Entering the front gate of Trinity College Dublin, visitors pass between two bronze statues. On the left stands Edmund Burke, one of the great statesmen of British parliamentary history and often nodded to as the finest writer of political prose in the English language. On the right stands Burke’s friend, Oliver Goldsmith. The sculptor’s depiction of Goldsmith is suggestive: whereas Burke’s imperious gaze sweeps across College Green, Goldsmith, with a pen poised in his right hand, is engrossed by the book he is reading. There is a teasing uncertainty in John Henry Foley’s nineteenth-century statue. Is Goldsmith editing one of his own well known literary works? Or is he rather highlighting passages from the work of another writer for his own subsequent use? For, while Oliver Goldsmith authored works of considerable originality, like many eighteenth-century writers he also engaged in copious hack work for which he was paid by the word, churning out copy for a burgeoning literary market. What marks Goldsmith out from his contemporaries, however, is his distinctive claim to having penned masterpieces—as recognised by both contemporary and modern readers—in poetry, prose fiction, and drama. The shy, physically unprepossessing immigrant from the Irish midlands, buried in Poets’ Corner, Westminster Abbey, received in his lifetime and still retains critical recognition across a range of genres.
Goldsmith was the son of a Protestant clergyman and was brought up in Lissoy, Co. Westmeath. He showed academic promise as a child but when Goldsmith arrived at Trinity College Dublin in June 1745 the immediate auguries for his student years were not good. Thanks to his father’s mismanagement of the family finances, Goldsmith arrived in Trinity as a sizar, rather than a fee-paying pensioner as his older brother Henry had been. A sizar, unlike fee-paying pensioners or fellow commoners (who paid supplementary fees in exchange for privileges), received financial assistance in return for carrying out certain chores, often for their fellow better-off students. In the class conscious eighteenth century this meant that Goldsmith had a tough time of it, and was a target for his peers’ disdain. To add insult to injury, the red caps sizars were obliged to wear meant that their receipt of charity was constantly publically paraded.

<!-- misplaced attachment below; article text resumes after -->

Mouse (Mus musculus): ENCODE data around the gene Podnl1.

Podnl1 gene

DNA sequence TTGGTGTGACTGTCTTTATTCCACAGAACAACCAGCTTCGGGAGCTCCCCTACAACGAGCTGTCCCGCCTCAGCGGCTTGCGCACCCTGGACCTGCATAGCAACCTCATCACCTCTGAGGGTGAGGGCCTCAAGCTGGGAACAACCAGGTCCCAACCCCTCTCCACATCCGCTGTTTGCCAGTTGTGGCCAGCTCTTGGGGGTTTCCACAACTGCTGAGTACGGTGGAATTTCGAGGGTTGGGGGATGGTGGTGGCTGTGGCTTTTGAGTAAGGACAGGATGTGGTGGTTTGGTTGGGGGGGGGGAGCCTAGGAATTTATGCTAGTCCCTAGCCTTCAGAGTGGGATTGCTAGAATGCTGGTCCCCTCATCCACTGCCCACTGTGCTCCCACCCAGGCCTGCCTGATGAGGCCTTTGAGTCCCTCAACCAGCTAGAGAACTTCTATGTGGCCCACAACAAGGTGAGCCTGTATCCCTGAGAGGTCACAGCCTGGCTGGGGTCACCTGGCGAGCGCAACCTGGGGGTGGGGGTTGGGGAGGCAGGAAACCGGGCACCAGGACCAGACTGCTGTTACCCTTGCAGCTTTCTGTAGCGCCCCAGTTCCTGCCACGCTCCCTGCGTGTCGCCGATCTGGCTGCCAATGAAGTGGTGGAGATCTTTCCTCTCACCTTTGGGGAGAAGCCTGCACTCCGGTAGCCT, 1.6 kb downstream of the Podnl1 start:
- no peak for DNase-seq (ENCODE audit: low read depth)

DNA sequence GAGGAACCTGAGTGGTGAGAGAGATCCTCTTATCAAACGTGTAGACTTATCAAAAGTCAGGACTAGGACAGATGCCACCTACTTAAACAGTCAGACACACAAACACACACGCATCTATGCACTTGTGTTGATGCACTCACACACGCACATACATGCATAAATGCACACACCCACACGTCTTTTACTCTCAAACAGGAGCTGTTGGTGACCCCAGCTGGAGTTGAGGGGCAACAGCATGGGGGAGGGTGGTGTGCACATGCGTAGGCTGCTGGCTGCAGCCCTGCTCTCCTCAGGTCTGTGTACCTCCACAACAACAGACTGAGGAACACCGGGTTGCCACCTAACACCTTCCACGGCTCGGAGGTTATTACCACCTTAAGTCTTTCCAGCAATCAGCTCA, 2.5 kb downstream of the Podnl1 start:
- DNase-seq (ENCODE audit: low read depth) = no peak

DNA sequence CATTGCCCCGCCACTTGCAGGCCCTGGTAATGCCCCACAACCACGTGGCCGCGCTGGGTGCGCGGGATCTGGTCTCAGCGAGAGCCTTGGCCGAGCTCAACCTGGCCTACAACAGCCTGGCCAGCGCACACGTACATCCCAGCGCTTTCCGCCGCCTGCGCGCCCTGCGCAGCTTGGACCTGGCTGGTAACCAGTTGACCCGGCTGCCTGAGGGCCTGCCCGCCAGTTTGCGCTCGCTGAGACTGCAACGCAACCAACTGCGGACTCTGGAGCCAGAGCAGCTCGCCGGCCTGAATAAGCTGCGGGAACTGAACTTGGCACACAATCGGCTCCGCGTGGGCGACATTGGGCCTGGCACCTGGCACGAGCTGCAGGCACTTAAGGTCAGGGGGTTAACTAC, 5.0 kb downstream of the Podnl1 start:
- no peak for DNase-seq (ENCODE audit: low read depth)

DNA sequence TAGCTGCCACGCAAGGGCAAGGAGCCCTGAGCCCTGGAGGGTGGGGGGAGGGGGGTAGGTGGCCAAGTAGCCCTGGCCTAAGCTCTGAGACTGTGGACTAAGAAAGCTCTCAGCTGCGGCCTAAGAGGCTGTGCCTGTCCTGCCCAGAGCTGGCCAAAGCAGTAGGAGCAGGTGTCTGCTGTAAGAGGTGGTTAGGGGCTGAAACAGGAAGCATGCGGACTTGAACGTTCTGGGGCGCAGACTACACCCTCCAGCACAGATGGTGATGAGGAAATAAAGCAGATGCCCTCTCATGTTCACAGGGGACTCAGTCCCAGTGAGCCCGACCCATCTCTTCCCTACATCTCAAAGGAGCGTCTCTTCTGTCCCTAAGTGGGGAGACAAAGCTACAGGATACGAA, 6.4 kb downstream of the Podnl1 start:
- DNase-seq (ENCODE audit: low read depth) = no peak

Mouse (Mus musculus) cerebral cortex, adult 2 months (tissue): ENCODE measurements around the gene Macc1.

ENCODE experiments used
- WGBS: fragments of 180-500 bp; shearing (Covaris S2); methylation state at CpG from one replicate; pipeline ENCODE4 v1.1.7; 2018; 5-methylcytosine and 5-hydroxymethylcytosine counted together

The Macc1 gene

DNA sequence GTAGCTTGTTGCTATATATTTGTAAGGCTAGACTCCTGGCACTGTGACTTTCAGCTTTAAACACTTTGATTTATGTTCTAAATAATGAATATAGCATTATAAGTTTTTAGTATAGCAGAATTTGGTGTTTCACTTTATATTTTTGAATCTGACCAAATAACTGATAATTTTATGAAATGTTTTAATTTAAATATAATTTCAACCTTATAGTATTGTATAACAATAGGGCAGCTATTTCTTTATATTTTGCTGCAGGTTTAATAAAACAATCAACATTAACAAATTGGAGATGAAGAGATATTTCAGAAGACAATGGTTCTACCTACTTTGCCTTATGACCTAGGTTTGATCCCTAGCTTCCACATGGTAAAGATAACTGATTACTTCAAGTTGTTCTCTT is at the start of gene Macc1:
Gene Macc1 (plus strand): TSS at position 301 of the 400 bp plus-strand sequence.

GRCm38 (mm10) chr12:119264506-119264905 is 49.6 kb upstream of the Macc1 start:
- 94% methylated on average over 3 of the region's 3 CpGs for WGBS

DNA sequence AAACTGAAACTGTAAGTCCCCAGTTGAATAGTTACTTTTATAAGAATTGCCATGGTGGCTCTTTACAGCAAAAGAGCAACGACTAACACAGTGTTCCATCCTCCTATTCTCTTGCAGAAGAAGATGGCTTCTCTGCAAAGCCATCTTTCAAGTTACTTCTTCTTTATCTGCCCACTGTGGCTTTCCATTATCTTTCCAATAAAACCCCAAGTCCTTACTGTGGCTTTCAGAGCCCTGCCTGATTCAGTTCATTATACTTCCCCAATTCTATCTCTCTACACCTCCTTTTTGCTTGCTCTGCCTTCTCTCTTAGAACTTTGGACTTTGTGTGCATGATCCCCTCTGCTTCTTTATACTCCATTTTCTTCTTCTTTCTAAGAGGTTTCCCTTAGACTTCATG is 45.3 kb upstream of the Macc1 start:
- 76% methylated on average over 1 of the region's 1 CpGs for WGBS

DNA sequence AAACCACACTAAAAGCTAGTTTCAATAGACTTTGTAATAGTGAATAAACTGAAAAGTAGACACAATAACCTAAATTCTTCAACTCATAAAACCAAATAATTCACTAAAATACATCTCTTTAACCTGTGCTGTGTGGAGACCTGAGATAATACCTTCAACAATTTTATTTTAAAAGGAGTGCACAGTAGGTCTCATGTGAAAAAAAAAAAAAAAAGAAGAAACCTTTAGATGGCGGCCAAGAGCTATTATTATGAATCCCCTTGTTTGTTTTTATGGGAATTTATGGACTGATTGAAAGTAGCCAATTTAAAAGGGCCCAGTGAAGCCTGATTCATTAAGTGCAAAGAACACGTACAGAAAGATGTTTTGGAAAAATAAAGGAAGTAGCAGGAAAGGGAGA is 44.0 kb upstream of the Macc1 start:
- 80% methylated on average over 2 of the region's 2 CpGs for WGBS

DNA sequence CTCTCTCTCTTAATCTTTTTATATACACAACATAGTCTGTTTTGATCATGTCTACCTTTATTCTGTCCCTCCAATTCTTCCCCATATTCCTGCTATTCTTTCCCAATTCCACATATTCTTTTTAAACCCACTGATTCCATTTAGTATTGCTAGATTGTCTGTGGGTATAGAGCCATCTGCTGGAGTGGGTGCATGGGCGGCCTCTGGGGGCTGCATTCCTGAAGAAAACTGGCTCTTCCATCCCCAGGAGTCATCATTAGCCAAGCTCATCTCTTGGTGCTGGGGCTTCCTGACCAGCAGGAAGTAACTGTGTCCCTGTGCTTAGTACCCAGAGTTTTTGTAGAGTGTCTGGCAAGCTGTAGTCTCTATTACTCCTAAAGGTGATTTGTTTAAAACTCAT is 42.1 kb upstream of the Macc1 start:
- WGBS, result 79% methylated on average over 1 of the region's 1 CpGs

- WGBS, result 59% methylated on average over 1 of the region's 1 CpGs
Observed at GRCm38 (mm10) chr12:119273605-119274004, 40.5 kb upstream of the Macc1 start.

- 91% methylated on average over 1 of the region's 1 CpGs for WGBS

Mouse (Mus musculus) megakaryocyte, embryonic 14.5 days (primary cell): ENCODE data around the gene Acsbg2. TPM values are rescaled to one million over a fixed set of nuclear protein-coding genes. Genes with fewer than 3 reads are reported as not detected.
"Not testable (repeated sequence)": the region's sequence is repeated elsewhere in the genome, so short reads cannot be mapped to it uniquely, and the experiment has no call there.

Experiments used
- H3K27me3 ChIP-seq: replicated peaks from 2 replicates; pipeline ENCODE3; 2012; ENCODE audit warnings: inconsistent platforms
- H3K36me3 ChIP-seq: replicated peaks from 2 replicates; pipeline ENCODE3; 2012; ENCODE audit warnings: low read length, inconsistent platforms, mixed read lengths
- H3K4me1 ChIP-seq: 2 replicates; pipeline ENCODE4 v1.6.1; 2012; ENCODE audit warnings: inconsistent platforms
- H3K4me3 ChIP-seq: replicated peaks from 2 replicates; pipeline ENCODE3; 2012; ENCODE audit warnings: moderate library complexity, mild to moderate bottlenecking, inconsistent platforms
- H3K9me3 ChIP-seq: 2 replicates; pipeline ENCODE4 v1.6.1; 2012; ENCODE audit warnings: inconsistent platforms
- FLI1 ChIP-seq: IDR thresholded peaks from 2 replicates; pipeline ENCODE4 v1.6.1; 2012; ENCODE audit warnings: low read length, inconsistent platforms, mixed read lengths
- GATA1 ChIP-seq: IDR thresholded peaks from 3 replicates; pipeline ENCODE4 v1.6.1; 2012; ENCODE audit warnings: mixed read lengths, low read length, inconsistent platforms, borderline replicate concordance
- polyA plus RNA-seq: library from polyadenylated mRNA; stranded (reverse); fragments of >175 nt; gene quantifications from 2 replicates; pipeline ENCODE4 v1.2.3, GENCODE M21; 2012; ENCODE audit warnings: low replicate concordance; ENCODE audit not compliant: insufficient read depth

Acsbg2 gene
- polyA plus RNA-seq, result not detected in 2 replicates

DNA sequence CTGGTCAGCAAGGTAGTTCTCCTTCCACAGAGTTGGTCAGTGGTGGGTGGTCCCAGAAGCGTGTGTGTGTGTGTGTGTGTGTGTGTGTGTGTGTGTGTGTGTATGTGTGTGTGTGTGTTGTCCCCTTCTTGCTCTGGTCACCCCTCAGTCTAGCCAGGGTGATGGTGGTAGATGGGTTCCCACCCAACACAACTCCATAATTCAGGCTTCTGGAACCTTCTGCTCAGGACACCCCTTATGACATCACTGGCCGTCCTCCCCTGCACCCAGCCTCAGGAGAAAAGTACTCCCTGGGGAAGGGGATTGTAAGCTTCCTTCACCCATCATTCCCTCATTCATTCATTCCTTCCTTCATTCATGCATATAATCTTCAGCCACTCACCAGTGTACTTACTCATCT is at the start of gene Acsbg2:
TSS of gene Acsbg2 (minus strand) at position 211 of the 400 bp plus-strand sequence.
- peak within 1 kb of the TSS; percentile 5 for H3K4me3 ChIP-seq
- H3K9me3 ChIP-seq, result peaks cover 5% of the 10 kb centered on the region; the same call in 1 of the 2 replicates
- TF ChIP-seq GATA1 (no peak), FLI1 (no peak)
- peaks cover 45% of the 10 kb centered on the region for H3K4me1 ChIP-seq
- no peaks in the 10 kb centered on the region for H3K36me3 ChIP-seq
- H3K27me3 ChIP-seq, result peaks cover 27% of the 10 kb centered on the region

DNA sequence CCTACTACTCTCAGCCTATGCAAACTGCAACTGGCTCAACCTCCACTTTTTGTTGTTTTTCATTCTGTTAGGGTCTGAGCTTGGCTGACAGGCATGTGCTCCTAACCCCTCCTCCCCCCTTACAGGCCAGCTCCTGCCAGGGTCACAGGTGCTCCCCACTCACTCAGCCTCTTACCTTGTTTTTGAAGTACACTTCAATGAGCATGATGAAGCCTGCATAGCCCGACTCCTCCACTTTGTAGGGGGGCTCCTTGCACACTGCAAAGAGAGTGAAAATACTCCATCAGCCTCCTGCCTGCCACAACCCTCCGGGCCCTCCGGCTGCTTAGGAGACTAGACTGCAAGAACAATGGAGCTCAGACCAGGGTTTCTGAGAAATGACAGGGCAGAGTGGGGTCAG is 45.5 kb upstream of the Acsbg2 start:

Goldsmith’s university troubles did not end with his financial indigence. His father had requested that Dr Theaker Wilder, whose scholarship he admired, be his son’s tutor. Wilder had just become a Fellow of the College in 1744 and would later go on to become the first Regius Professor of Greek at Trinity in 1761 (Trinity holds four Regius i.e. Royal Professorships: Physic, Laws, Greek, and Surgery). Wilder, a mathematician and character about campus, and Goldsmith, who was not mathematically inclined, did not get on. Years later, Goldsmith would recall that ‘his tutor was the most depraved profligate and licentious being in human shape’ (Wardle 1957, 32). Admittedly, Goldsmith does not appear to have done himself any favours: Wilder once challenged Goldsmith by sarcastically asking him in the middle of a lecture, ‘Where is your centre of gravity?’ to which the plucky (but very foolish) Goldsmith replied ‘According to you it would appear to be in my arse’ (Ginger 1977, 54). The relationship’s nadir was reached when Goldsmith held a party to celebrate an academic success. The ever vigilant Wilder came in to close it down and the ensuing altercation ended with him knocking Goldsmith to the floor. The young Goldsmith responded by storming out of Trinity and heading for Cork with, apparently, the intention of emigrating to America. But the wounded scholar had not quite thought this through and the inadequate resources (one shilling) with which he had left Dublin meant that his brother Henry was able to persuade him back to Dublin and Trinity and a reconciliation—of a sort—was reached with Dr Theaker Wilder.
In 1750 Goldsmith was finally free of his pedagogical nemesis. He left the College with his BA and without, it is safe to surmise, much regret, at least on the academic front. His time in Trinity had not been without diversion though—he had become involved in theatrical circles and, less fortuitously, developed a love of the gaming table, an addiction which would trouble him all his life. In 1752 Goldsmith headed for Edinburgh to study medicine and then followed this by a period in Leiden. But his attempts to keep his family happy by finding a profession petered out and in February 1755 he travelled on foot through Flanders, France, Switzerland, Germany, and Italy, a journey which later inspired his first significant poem The Traveller, or a Prospect of Society (1764).